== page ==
MA Thesis in political science at NTNU.
PRIO supervisor: Nils Petter Gleditsch, CSCW
Research question: Under what conditions do states that share river basins cooperate? If they cooperate, will they then have less conflict?
After the end of the Cold War it has been argued that the ideological focus on conflicts have diminished among scholars, and other themes such as for instance ethnicity and the competition for scarce resources have grown more important. Whether this growth is absolute or relative, is a subject for debate, but what is a fact is that many scholars are concerned with the topic of resources and conflict. This is not to say that these focuses are new in the area of peace-research. An old claim held by several scholars says that most conflicts are over scarce resources, at least if territory is counted as a resource (Vasquez 1995, Hulsti, Klare 2001, Homer-Dixon 1994). But there is a debate in this field, and according to Nils Petter Gleditsch (2003) the participants in this debate can broadly be divided into two main approaches; the neomalthusian and the cornucopian. This debate will create the theoretical framework for my paper, as I try to find out whether sharing a river basin makes states cooperate, and if they cooperate, will that in turn reduce the conflicts among them. More than 200 river systems are shared by two or more countries, and many of these countries also share a history of conflicts.
To answer my research question I will do a multivariate analysis in four parts. I will use Gleditsch and others’ study on conflict over shared rivers from 2004 as my starting point, and therefore the first thing I will do is to replicate their study. They found support for the theory of water conflict. When I have replicated the study I will include several more variables to account for the importance of water for the respective countries. The thoughts behind doing this is that if the water does not matter to the government in a country, the leaders will be less concerned with the condition of the water they share with others. This is what Kathryn Furlong (2004) claims when she says that it may be the underlying threat of a conflict that lead the states to cooperate, and also what for example Klare (2001) says about resources being regarded a security concern for the government if the access is limited, or the resource is scarce, and at the same time essential for the country.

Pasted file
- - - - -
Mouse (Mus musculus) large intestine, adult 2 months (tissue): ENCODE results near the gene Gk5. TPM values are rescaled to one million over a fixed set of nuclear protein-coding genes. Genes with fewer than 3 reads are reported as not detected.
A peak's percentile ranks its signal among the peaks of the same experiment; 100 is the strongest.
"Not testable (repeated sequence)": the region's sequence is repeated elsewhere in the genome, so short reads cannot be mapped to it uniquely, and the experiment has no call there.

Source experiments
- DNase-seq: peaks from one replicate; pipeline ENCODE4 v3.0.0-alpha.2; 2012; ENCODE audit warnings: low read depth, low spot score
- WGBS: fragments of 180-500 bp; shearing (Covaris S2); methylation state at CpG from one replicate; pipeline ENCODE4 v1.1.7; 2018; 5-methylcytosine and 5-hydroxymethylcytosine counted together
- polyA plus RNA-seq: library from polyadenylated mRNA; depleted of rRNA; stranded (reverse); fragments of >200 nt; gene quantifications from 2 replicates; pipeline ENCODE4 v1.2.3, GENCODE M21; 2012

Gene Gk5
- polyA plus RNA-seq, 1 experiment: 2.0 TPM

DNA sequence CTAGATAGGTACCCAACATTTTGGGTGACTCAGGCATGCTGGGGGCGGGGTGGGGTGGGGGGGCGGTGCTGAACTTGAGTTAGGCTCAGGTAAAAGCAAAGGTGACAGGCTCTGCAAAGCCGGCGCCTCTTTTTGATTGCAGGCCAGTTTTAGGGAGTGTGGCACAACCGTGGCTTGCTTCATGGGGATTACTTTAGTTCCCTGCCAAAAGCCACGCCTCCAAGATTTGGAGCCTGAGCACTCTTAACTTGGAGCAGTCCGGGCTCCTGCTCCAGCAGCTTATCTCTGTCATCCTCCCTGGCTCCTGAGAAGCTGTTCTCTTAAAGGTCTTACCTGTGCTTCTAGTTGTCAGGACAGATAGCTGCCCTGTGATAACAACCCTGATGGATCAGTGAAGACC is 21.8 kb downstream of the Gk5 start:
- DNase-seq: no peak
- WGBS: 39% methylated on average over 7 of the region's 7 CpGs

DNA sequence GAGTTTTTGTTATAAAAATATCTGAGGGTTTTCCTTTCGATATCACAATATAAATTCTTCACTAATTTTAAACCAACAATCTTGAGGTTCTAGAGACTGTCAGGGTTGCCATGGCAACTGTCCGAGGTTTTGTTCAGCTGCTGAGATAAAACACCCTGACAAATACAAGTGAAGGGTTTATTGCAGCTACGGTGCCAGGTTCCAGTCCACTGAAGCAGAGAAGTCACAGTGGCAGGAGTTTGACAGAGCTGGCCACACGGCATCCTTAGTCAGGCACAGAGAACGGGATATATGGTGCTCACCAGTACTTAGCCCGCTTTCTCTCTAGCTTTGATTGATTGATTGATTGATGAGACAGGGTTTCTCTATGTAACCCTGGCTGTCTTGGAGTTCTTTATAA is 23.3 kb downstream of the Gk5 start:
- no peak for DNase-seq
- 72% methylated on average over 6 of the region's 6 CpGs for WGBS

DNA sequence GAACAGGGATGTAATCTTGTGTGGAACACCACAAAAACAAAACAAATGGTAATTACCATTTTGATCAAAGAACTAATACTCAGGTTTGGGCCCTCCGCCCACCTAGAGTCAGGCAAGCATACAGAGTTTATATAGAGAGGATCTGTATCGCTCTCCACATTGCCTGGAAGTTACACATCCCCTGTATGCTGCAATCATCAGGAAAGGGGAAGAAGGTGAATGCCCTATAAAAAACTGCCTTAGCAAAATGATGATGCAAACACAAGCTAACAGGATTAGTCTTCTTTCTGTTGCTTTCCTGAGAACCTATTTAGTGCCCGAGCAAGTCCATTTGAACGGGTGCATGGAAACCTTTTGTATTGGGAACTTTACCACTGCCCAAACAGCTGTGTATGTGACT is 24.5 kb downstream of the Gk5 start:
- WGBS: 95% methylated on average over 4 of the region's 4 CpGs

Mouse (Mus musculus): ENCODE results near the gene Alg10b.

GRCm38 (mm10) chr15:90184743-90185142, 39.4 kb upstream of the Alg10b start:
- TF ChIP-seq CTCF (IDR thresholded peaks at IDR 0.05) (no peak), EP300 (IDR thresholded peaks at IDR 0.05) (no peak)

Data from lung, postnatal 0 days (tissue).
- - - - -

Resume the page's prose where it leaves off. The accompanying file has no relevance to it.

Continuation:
In the third part of my analysis I change the dependent variables into two different measures for cooperation (Joint membership in an IGO and dyadic trade) and conduct one analysis with each of these. In the last part, I change the dependent variable back to conflict, to see if the combination of cooperation and shared river lead to less conflict.